Finally, for Dewey, meaning arises in community, where the Primary Meaning is the interaction of individuals in a group who share common intents based in their experience as a group, and where Secondary Meanings arise in the interaction of objects. Because existence is transitory, always in flux, organisms (i.e., humans) must fix it in a way so as to make it manageable and intelligible. Language is the tool whereby humans fix meanings into transitory objects so that they can manipulate and control their environment. These meanings (both first and second orders) are always “generic” or “universal,” not objectively, but practically. That is, meanings are understood to be generalizable which allows the flexibility to interpret things and events and to impute upon them potential consequences. Unfortunately, human communities tend to extend these generalized meangings beyond their applicability; once a meaning “works,” it is extended as far as it can possibly go. Dewey calls this irrational tendency to expand meanings as a fact; rationality can test the expansion of meanings through observation and experiment; informally, lived experience can “trip” us into checking out over-extended meanings.
Communal meanings have a proximate and an ultimate phase, where the proximate meaning is the the near-by consequences of interaction, and ultimate meaning is the way a meaning becomes instantiated in the society’s organization and movement. Scientists seek to ignore or put aside the ultimate meanings of things and see proximate meanings in natural interactions. For Dewey, it takes concerted and focused effort, through disciplined ordering and observation, to see that some meanings are those developed communally, and that they don’t correspond to the immediate qualities of things, but are the products of communal interaction. Another way to say this is that scientific thinking tries to absract away from the particular consequences (or potentialities) of a given event or object, to see more possible instrumentalities as they may exist in the immediate qualities of things. Thus, science and logic are, for Dewey, the systematization of the natural process of thinking, by employing the natural process of meaning-production in directed and systematic ways.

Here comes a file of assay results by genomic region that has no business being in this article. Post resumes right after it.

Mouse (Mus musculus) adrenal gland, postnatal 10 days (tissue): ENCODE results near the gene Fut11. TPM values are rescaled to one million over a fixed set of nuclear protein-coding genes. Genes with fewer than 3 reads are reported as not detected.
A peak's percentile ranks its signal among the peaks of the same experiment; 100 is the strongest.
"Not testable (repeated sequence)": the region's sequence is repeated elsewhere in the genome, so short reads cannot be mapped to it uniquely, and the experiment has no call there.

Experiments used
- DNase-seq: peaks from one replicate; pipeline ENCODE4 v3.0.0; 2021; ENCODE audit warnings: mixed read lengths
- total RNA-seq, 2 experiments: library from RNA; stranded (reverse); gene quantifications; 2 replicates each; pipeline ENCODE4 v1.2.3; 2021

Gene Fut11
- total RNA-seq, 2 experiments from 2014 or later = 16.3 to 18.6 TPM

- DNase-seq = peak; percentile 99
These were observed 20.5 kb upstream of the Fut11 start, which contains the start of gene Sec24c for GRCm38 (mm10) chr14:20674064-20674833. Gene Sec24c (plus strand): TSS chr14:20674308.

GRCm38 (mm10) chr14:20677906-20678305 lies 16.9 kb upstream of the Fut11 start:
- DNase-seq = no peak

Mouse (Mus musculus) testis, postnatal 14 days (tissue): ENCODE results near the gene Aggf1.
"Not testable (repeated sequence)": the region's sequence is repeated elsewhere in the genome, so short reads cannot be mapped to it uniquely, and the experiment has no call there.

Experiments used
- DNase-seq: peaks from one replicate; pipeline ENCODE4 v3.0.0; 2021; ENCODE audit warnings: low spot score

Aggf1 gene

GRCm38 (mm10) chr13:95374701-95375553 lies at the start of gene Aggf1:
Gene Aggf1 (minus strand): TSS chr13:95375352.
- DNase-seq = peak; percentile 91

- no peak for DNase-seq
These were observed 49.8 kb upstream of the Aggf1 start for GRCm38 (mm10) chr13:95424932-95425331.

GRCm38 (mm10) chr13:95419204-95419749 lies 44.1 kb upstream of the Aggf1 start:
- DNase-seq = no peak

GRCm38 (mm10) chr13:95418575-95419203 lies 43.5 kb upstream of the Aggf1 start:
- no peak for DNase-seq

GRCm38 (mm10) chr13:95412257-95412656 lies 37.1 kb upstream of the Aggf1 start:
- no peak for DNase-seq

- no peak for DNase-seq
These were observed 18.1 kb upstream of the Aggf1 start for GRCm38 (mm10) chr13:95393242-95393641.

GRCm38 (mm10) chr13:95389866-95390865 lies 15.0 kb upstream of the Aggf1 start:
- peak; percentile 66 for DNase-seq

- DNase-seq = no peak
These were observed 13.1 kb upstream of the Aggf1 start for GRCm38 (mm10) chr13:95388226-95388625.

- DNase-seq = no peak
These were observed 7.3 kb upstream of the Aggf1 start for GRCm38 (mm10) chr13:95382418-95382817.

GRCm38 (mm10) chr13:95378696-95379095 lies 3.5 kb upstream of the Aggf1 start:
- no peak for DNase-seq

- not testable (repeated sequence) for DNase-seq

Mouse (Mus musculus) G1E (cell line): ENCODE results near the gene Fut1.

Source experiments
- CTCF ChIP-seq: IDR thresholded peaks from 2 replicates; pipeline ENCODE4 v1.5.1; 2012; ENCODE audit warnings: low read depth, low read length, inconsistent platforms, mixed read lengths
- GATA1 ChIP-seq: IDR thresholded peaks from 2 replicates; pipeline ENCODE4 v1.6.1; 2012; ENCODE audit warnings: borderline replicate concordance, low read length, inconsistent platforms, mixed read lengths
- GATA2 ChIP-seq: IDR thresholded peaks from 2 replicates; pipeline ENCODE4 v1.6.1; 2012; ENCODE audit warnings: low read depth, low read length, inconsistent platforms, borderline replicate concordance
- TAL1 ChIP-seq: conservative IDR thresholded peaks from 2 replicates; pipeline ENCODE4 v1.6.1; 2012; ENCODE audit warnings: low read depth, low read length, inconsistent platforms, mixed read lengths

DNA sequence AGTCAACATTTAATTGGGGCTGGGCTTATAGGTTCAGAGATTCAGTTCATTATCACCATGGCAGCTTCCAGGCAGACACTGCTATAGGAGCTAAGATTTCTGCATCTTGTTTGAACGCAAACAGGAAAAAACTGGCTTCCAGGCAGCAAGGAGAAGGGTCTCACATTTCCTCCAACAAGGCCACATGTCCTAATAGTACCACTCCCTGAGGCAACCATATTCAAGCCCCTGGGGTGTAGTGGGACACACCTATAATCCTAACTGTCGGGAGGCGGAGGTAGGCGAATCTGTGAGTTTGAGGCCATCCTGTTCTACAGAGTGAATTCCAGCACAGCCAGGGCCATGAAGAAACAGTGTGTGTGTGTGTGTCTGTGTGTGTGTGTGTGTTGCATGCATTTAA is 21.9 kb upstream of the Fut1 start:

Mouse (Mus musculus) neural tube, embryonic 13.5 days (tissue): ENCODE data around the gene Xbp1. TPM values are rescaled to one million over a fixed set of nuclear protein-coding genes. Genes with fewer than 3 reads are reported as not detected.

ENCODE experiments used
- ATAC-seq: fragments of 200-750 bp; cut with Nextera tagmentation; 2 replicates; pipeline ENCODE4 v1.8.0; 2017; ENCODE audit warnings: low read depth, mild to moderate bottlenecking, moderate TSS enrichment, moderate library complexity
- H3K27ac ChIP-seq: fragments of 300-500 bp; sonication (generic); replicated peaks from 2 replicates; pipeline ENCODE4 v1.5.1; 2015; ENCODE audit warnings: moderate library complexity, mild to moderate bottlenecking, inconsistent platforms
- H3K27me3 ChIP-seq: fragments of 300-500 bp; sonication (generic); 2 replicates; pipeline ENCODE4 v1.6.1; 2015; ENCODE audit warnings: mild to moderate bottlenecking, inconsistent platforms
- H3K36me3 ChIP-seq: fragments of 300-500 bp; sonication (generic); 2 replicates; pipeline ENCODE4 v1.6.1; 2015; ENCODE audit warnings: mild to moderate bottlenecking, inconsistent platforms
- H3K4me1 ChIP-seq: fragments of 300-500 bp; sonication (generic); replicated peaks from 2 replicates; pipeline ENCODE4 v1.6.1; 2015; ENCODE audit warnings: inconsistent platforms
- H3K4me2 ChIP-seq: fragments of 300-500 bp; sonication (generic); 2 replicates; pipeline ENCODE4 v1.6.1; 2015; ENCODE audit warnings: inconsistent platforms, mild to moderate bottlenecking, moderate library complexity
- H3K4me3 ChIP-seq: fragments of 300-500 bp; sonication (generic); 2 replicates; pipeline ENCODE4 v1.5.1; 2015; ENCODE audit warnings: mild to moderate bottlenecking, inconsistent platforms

Meanings, then, are neither states of mind (psychic) nor physical (existence). But meanings do have both psychic and physical consequences. In other words, meanings are objective, even though they aren’t existence.
From Dewey’s proposition, I notice something important. Problematically, in social interaction, and in manipulating the social environment, human beings are themselves objects/events that must be made meaningful. Thus, humans themselves become instruments, or means, for other humans. These natural processes of meaning-production also occur in social organizations of inequality, so that some groups have the ability to assert and maintain their meanings over others. Dewey answers that systems of meaning (e.g., a corporation or the law) are essences that can be coercive and objective. As such, they can be empirically described and understood as the consequences of social interaction. These vast systems of meanings then cross-reference and combine and interact with each other, both in indivdiual thought and in associated communication. New and vast systems of knowledge are always emerging and changing. Meanings change or emerge as the observation of consequences (the experience of immediacy) pushes essences in new direcctions, and in turn, pushes the manipulation and management of the environment.
Dewey implies that communication as the source of meaning is itself a consummatory act. That is, the production of meaning is experientially an end-in-itself, an experience to be had. This consummation in communication is the core of community, where communicants share consummation. But the consummatory aspect of communication also means that it is a means of cooperation AND domination. Majority meanings dominate minority meanings and attempt to maintain their own consummatory experiences. (157)
Ultimately, for Dewey, communication is Instrumental and Final at the same time, in that it produces these consummations, which liberate us to manage our environment and allow us to share objects in community with other people. This ongoing, constant process is a continual transformation of the individual as he or she shares in the process of meaning-making.
Dewey concludes: “Here, as in so many other things, the great evil lies in separating instrumental an dfinal functions Intelligence is partial and specializzed, because communication an dparticipation are limited, sectarian, provincial, confined to class, party, professional group. By the same token, our enjoyment of ends is luxurious and corrupting for some; brutal, trivial, harsh for others; exclusion from the life of free and full communication excluding both alike from full possession of meanings of the things that enter experience” (159-60).
John Dewey, Experience and Nature [1929 (1925)] in John Dewey: The Later Works, 1925-1953, Vol. 1: 1925, ed. Jo Ann Boydston (Carbondale: Southern Illinois University Press, 1988).